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Legal Information: New York

State Gun Laws

Updated: 
April 12, 2019

Who do I notify if I think the abuser should not have a gun?

If you think the abuser is violating state firearm laws, you can call your local police or sheriff department or the State Police.  If you think the abuser is violating federal firearm laws, you can call the Bureau of Alcohol, Tobacco and Firearms (ATF).

You can find contact information for sheriff departments in your area on our NY Sheriff Departments page.

You can find ATF field offices in New York on the ATF website.  For reporting illegal firearm activity, a person can also call 1-800-ATF-GUNS (1-800-283-4867).  Many ATF offices have victim advocates on staff (called “victim/witness coordinators”) and so perhaps you may ask to speak one of these advocates if you are having a hard time connecting with (or receiving a call back from) an ATF officer.

A local domestic violence organization in your area may also be able to answer your questions and assist you in talking to the necessary law enforcement officials.  You will find contact information for organizations in your area on our NY Advocates and Shelters page.

Note: Generally, the abuser does not have to have knowledge of the law in order to be arrested for breaking the law.  If the abuser has or buys a gun in violation of the law, the abuser can be arrested, whether or not s/he knows that s/he was in violation of the law.1

1United States v. Lippman, 369 F. 3d 1039 (8th Cir. 2004); United States v. Henson, 55 F. Supp. 2d 528 (S.D. W.V. 1999)

Will the abuser go to jail for having a gun when s/he isn't supposed to?

New York state law says that any violation of the New York laws regarding gun licenses is a Class A misdemeanor (the highest level of misdemeanor) that can be punished by a fine of up to $1,000, jail time for up to one year, or both.1

In addition, if someone is convicted of a felony or a "serious offense," the judge is required to order the defendant to immediately surrender all firearms, rifles, and shotguns that s/he owns or that are in his/her possession. The judge will then instruct the local police to immediately notify the court when the defendant has surrendered his/her firearms, rifles and shotguns.2

Note: Generally, the abuser does not have to have knowledge of the law in order to be arrested (and convicted) for violating the law. If the abuser has a gun or buys a gun in violation of the law, the abuser can be arrested and convicted, whether or not the abuser knows s/he was in violation of the law. "Ignorance of the law" is no excuse or defense.3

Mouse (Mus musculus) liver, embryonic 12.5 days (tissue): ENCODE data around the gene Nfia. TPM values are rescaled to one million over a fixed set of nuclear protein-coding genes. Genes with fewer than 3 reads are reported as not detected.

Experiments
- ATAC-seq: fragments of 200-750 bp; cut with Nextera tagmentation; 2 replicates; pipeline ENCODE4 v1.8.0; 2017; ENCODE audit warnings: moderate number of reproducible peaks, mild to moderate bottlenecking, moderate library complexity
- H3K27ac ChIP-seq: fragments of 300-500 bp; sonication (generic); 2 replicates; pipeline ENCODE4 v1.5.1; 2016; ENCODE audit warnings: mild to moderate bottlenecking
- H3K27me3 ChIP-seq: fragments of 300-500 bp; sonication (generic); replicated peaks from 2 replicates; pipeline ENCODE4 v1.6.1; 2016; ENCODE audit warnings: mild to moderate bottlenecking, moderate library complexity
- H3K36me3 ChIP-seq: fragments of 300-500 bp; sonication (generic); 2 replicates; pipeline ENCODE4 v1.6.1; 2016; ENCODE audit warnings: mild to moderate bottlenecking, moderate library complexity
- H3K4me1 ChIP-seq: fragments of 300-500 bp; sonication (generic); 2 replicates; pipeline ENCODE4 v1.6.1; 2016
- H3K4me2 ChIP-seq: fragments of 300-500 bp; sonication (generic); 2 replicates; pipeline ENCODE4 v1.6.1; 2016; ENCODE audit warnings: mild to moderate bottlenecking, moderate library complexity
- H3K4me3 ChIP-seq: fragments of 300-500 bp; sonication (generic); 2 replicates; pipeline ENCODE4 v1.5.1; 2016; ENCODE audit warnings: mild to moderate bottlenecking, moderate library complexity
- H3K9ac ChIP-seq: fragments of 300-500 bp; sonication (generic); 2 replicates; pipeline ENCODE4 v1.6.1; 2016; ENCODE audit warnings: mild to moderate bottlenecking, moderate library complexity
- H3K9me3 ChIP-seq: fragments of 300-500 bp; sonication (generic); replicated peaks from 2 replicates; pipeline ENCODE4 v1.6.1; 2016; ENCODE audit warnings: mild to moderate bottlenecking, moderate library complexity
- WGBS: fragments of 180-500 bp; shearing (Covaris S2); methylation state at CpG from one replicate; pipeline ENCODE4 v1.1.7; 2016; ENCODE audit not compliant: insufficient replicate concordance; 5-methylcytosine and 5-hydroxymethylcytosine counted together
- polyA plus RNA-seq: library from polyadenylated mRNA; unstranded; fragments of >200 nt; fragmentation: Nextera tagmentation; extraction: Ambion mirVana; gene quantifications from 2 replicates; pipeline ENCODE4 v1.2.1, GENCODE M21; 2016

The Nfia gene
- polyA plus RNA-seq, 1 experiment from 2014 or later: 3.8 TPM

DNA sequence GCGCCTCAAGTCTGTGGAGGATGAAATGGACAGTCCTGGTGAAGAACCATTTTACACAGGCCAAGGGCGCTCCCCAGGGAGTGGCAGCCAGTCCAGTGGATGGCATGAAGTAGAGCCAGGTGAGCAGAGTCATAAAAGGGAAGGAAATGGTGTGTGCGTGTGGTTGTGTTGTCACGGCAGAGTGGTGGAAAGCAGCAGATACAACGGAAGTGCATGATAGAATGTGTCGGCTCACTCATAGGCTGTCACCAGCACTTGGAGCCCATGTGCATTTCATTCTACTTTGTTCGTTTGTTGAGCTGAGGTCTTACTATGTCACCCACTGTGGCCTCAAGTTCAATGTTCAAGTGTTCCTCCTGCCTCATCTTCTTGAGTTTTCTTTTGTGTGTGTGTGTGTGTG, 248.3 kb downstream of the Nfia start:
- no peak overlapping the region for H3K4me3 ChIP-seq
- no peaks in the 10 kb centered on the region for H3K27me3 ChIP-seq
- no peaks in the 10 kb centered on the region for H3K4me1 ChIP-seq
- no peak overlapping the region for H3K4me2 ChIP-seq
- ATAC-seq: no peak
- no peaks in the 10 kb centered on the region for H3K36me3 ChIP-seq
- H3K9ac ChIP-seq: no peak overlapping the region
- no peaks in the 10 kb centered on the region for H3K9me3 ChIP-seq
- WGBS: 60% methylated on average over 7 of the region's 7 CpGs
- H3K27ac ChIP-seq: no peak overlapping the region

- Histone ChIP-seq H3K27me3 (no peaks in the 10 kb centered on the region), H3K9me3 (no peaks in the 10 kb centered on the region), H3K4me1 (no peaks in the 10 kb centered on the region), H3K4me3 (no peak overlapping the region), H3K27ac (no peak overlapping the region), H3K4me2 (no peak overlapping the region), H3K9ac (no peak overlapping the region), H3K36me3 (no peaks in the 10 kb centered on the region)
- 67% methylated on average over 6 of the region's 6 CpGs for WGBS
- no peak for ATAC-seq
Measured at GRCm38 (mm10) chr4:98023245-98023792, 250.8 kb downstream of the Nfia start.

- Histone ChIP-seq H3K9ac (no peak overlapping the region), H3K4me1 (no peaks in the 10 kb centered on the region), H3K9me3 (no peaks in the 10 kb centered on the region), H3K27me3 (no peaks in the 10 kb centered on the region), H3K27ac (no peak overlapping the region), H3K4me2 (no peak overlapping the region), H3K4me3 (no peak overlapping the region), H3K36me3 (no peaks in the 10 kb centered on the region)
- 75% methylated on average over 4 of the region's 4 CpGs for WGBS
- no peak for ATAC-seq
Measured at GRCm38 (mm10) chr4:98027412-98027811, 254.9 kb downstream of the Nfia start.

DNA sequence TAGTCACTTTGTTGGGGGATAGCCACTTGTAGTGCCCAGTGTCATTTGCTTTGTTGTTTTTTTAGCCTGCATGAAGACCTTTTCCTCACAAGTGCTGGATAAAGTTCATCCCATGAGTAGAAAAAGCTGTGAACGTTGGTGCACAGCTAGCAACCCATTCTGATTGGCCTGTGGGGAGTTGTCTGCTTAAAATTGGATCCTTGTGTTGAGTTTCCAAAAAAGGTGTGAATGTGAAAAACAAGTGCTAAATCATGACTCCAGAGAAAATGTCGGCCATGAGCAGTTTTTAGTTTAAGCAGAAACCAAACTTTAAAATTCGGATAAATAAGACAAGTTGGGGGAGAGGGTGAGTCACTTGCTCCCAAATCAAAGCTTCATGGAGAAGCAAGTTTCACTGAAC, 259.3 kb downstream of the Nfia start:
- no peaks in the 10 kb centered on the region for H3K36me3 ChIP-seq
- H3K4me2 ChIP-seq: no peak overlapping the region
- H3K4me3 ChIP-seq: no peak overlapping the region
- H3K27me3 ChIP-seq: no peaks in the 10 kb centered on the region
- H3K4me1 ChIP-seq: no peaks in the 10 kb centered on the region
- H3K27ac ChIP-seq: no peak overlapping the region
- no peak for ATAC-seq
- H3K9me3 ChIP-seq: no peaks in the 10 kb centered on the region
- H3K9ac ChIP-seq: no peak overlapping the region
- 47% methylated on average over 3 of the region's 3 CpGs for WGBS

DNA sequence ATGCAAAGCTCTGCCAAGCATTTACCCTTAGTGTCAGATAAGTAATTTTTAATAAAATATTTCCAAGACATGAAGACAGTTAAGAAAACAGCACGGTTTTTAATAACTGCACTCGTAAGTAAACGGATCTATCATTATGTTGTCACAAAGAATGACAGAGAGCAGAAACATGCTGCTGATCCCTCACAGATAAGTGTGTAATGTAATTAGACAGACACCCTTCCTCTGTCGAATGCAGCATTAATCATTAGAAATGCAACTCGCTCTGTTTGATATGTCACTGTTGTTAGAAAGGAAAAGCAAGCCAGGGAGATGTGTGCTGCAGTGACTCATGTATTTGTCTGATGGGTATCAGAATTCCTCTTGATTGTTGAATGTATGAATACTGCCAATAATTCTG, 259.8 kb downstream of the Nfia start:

1 NY Penal Law §§ 400.00(15), 80.05(1), 70.15(1)
2 NY CPL § 370.25(1), (2)
3 See, for example, United States v. Denis, 297 F.3d. 25 (1st Cir. 2002); United States v. Lippman, 369 F. 3d 1039 (8th Cir. 2004); United States v. Henson, 55 F. Supp. 2d 528 (S.D. W.V. 1999).

What will happen if the abuser tries to buy a gun when s/he isn't supposed to?

Before purchasing a gun from a licensed firearm dealer, all buyers must undergo a criminal background check that is processed through the National Instant Criminal Background Check System (NICS). If the abuser has a qualifying protection order against him/her, or has been convicted of a felony or domestic violence misdemeanor in any state, those records should be in the NICS, which should prevent the abuser from buying a gun. Not all states have automated record keeping systems, making it more difficult to process the criminal background check, and some criminals and abusers do slip through the system. Also, it is important to know that background checks are not required for private and online gun sales.

If the abuser is able to purchase a gun and you believe that s/he should not be able to have one under the law, you can alert the police, and ask that his/her gun be taken away and perhaps the police will investigate. Generally, it is not a good idea to assume that because the abuser was able to buy a gun, it is legal for him/her to have one.